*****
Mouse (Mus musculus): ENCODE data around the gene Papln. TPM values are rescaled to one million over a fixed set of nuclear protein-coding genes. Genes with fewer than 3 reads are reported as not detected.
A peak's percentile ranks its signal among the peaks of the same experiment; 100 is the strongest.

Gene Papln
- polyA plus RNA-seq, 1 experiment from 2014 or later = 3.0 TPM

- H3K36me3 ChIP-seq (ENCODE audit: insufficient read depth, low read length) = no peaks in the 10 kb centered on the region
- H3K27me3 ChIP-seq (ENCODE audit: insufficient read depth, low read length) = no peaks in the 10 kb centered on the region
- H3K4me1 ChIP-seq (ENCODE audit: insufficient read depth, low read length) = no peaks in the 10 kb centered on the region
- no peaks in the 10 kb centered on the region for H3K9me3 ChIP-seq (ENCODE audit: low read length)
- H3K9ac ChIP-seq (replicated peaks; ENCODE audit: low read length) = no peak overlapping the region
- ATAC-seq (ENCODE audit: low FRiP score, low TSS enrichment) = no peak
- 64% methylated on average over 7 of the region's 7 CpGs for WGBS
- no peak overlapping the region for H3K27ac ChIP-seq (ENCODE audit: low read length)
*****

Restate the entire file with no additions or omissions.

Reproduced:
Mouse (Mus musculus): ENCODE data around the gene Papln. TPM values are rescaled to one million over a fixed set of nuclear protein-coding genes. Genes with fewer than 3 reads are reported as not detected.
A peak's percentile ranks its signal among the peaks of the same experiment; 100 is the strongest.

Gene Papln
- polyA plus RNA-seq, 1 experiment from 2014 or later = 3.0 TPM

- H3K36me3 ChIP-seq (ENCODE audit: insufficient read depth, low read length) = no peaks in the 10 kb centered on the region
- H3K27me3 ChIP-seq (ENCODE audit: insufficient read depth, low read length) = no peaks in the 10 kb centered on the region
- H3K4me1 ChIP-seq (ENCODE audit: insufficient read depth, low read length) = no peaks in the 10 kb centered on the region
- no peaks in the 10 kb centered on the region for H3K9me3 ChIP-seq (ENCODE audit: low read length)
- H3K9ac ChIP-seq (replicated peaks; ENCODE audit: low read length) = no peak overlapping the region
- ATAC-seq (ENCODE audit: low FRiP score, low TSS enrichment) = no peak
- 64% methylated on average over 7 of the region's 7 CpGs for WGBS
- no peak overlapping the region for H3K27ac ChIP-seq (ENCODE audit: low read length)